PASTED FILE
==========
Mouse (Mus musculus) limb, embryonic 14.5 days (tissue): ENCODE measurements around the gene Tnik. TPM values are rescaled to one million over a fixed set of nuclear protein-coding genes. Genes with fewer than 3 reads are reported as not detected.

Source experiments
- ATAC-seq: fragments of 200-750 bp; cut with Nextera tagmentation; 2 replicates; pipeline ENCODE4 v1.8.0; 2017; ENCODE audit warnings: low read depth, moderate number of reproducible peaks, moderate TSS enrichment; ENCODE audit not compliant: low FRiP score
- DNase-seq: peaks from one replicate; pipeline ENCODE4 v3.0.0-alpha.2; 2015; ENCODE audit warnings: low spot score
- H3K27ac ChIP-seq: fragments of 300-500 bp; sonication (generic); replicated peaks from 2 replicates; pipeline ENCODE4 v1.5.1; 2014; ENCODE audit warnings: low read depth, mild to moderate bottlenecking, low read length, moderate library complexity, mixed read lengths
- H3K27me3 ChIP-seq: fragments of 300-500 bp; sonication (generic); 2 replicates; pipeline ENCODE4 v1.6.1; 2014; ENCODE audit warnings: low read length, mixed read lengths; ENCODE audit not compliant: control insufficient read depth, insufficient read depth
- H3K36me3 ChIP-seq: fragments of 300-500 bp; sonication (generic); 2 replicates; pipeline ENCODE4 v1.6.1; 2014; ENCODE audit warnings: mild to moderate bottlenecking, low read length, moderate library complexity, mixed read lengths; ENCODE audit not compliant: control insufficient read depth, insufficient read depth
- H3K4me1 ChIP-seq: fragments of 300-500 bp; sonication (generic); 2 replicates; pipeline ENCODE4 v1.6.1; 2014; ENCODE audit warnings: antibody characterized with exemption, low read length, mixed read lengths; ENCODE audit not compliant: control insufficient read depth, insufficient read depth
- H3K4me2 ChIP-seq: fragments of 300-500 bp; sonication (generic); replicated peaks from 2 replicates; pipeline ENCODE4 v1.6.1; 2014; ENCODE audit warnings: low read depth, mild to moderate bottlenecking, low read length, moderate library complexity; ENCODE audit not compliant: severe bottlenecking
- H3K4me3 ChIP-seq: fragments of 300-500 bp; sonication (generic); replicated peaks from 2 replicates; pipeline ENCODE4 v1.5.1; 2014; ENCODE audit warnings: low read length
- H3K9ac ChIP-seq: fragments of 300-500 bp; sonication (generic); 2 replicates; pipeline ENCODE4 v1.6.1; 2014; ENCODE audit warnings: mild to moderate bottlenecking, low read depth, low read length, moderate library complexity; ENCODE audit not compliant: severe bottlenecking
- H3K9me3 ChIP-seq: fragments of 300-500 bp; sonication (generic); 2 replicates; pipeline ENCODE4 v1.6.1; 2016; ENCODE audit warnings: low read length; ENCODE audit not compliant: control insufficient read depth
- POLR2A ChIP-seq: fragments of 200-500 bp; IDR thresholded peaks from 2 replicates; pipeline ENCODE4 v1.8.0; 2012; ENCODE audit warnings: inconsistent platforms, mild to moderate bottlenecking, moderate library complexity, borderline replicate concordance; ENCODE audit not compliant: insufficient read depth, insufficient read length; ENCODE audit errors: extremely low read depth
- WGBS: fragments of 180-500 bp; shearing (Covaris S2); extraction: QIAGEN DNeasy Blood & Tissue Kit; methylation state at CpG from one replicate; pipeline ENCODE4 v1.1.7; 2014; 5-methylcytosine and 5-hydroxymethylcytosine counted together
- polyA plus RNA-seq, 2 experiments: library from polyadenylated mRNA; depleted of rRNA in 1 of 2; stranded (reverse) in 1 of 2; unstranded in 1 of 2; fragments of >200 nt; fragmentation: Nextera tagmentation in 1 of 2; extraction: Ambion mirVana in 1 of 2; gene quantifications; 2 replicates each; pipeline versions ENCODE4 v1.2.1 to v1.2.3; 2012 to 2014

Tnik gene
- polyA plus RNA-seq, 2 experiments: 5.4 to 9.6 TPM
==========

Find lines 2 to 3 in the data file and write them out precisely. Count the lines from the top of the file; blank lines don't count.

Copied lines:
Source experiments
- ATAC-seq: fragments of 200-750 bp; cut with Nextera tagmentation; 2 replicates; pipeline ENCODE4 v1.8.0; 2017; ENCODE audit warnings: low read depth, moderate number of reproducible peaks, moderate TSS enrichment; ENCODE audit not compliant: low FRiP score